Don’t Miss Out on the Employee Retention Credit
It’s hard to imagine that a small business does not qualify for some or all of the employee retention credit (ERC).
And remember, this is a tax credit—one of the very best things that tax law has to offer. True, it’s not as valuable as some other tax credits, because you have to reduce your payroll income tax deductions for the credits, but the ERC certainly puts you ahead.
And you can be looking at big bucks. The possible ERC is $5,000 per employee for 2020 and $28,000 per employee for 2021. That’s $33,000 per employee.
For 2020, you have two ways to qualify:
- You had a gross receipts drop during a 2020 calendar quarter of more than 50 percent when compared to the same calendar quarter of 2019. The more than 50 percent test is the trigger for the ERC, and you automatically qualify for that quarter and the following 2020 quarter.
- You suffered from a federal, state, or local government order that fully or partially suspended your operations (under this rule, you qualify for the ERC on the days you suffered the full or partial suspension, even if you did not lose any money).
For 2021, you have three ways to qualify:
- You suffered a federal, state, or local government order that fully or partially suspended your operations (under this rule, you qualify for the ERC on the days you suffered the full or partial suspension, even if you did not lose any money).
- Your gross receipts for a 2021 calendar quarter are less than 80 percent of gross receipts from the same quarter in calendar year 2019.
- As an alternative to number 2 above, using the preceding quarter to your 2021 calendar quarter, your gross receipts are less than the comparable quarter in 2019.
You can see by the rules that the government wants to help your small business. Take advantage.
One final note. You may not double-dip. Wages you use for the ERC may not be used for the Paycheck Protection Program (PPP), family leave credit, or similar COVID-19 programs.
Loophole: Harvest Tax Losses on Bitcoin and Other Cryptocurrency
Here’s something to know about cryptocurrencies.
Because cryptocurrencies are classified as “property” rather than as securities, the wash-sale rule does not apply if you sell a cryptocurrency holding for a loss and acquire the same cryptocurrency before or after the loss sale.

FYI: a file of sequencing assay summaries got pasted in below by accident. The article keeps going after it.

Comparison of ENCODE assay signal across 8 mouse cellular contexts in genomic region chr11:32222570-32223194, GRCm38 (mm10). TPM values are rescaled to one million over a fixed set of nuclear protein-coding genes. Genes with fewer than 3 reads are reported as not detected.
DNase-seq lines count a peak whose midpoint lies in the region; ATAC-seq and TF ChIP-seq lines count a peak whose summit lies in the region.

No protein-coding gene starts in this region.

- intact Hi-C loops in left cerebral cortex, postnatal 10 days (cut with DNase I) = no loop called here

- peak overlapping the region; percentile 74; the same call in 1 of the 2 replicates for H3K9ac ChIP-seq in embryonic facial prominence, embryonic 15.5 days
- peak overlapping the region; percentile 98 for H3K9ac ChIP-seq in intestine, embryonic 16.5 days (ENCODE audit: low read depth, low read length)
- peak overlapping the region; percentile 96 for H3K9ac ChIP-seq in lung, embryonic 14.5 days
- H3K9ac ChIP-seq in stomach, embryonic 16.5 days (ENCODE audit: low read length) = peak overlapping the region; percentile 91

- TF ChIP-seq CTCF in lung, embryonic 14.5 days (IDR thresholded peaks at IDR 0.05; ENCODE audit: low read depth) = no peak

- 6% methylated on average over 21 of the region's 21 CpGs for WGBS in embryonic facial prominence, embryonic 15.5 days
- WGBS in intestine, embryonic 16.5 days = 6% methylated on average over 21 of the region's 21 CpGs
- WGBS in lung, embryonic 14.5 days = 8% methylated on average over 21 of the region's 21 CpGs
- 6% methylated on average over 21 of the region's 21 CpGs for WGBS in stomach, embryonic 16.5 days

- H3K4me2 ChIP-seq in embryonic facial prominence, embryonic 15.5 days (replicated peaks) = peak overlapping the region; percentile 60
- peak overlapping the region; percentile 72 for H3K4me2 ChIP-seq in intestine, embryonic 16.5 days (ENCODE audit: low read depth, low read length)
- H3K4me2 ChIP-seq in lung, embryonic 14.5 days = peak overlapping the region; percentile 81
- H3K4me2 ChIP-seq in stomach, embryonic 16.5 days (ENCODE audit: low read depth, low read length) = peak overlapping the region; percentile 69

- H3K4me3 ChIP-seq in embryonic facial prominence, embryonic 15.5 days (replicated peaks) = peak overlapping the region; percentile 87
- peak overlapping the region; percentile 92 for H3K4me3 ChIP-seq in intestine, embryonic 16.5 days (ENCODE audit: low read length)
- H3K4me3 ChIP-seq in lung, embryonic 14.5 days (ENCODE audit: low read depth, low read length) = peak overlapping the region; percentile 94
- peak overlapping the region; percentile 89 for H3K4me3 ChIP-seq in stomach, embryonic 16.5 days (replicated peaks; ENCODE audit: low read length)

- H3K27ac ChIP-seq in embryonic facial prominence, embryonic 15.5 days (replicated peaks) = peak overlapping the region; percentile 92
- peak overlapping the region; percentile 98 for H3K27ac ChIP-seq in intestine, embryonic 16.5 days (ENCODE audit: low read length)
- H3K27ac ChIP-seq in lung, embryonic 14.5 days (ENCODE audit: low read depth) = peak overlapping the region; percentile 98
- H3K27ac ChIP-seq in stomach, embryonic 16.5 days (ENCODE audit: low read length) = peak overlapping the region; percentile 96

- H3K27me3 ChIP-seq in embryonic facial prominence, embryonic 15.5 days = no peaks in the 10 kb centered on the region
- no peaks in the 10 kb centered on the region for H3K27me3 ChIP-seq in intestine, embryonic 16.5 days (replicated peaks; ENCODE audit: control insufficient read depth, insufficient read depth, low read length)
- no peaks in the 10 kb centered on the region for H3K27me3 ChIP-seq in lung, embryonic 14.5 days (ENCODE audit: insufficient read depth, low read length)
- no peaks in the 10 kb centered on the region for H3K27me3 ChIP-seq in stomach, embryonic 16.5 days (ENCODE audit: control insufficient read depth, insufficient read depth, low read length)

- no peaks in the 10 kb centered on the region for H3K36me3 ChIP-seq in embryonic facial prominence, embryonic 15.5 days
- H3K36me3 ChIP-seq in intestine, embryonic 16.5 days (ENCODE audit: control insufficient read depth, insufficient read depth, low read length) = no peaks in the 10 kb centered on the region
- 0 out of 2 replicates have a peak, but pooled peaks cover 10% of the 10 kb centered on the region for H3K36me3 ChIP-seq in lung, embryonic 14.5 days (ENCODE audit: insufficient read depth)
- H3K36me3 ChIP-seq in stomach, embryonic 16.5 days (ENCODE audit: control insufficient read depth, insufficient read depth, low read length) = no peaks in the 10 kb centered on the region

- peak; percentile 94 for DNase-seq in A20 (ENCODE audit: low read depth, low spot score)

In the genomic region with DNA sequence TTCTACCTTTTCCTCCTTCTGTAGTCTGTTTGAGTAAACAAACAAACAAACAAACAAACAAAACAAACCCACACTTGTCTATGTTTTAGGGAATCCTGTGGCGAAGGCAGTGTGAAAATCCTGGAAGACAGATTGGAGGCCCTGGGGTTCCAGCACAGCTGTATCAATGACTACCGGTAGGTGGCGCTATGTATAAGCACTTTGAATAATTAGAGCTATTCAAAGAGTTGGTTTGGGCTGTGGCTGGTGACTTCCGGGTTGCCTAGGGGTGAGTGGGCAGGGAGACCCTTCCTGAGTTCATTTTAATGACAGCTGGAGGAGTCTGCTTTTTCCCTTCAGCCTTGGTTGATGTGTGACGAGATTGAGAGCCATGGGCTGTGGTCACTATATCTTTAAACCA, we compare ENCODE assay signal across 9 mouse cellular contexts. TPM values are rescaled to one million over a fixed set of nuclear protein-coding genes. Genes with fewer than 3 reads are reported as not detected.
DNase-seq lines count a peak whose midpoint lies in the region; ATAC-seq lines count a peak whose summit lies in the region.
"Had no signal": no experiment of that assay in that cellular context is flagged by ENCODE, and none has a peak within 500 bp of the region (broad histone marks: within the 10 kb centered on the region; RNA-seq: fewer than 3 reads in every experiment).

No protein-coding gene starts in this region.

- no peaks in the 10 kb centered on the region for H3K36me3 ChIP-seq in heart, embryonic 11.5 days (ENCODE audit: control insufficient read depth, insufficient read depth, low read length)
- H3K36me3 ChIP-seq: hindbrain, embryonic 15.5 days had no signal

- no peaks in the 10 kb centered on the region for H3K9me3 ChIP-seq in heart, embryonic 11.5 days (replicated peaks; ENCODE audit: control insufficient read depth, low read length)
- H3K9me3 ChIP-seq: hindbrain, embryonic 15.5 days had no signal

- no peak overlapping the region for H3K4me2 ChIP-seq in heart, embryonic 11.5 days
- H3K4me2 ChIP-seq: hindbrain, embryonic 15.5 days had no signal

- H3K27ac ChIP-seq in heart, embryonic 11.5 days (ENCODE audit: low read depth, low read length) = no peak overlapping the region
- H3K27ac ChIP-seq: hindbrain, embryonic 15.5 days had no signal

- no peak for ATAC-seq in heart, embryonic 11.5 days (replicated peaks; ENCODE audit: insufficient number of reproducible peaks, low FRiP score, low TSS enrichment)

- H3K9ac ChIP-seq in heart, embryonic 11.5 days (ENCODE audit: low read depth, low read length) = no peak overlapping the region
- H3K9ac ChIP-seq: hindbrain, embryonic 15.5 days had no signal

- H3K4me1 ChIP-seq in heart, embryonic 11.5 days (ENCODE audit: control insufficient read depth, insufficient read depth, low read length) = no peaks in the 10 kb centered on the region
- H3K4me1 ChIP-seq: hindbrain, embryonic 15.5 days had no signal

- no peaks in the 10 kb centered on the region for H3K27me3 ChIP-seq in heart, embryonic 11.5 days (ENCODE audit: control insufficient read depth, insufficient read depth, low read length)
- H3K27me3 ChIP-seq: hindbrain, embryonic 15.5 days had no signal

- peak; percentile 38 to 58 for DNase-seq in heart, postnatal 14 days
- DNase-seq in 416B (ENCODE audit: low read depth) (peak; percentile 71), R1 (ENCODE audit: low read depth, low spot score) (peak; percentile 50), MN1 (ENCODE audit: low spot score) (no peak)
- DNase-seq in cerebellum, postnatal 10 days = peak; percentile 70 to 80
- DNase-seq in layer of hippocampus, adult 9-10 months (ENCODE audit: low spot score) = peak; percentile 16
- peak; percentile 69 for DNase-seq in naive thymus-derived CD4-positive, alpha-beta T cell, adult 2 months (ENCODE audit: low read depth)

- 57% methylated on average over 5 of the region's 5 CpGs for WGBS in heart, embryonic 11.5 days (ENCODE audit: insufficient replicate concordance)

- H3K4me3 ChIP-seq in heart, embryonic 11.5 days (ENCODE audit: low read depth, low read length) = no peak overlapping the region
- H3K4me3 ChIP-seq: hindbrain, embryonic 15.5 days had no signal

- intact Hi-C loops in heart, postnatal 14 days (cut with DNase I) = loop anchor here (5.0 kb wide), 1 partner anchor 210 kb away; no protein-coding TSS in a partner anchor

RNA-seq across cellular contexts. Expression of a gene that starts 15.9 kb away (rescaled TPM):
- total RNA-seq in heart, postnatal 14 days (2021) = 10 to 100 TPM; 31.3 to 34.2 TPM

You just have a garden-variety short-term or long-term capital loss, depending on your holding period. No wash-sale rule worries. This favorable federal income tax treatment is consistent with the long-standing treatment of foreign currency losses.
That’s a good thing, because folks who actively trade cryptocurrencies know that prices are volatile. And this volatility gives you two opportunities:
- profits on the upswings
- loss harvesting on the downswings
Let’s take a look at the harvesting of losses:
- On day 1, Lucky pays $50,000 for a cryptocurrency.
- On day 50, Lucky sells the cryptocurrency for $35,000. He captures and deducts the $15,000 loss ($50,000 – $35,000) on his tax return.
- On day 52, Lucky buys the same cryptocurrency for $35,000. His tax basis is $35,000.
- On day 100, Lucky sells the cryptocurrency for $15,000. He captures and deducts the $20,000 loss ($35,000 – $15,000) on his tax return.
- On day 103, Lucky buys the same cryptocurrency for $15,000.
- On day 365, the cryptocurrency is trading at $55,000. Lucky is happy.
- Assuming Lucky had $35,000 in capital gains, Lucky deducted his $35,000 in cryptocurrency capital losses. If he had no capital gains, he had a $3,000 deductible loss and carried the other $32,000 forward to next year.
- On day 365, Lucky has his cryptocurrency, which was his plan on day 1. He thought it would go up in value. It did, from its original $50,000 to $55,000.
- Lucky’s tax basis in the cryptocurrency on day 365 is $15,000.
Here’s what Lucky did:
- He kept his cryptocurrency.
- He banked $35,000 in losses.
Be alert. Losses from crypto-related securities, such as Coinbase, can fall under the wash-sale rule because the rule applies to losses from assets classified as securities for federal income tax purposes. For now, cryptocurrencies themselves are not classified as securities.
Planning point. If you want to harvest losses, make sure you hold a cryptocurrency and not a security.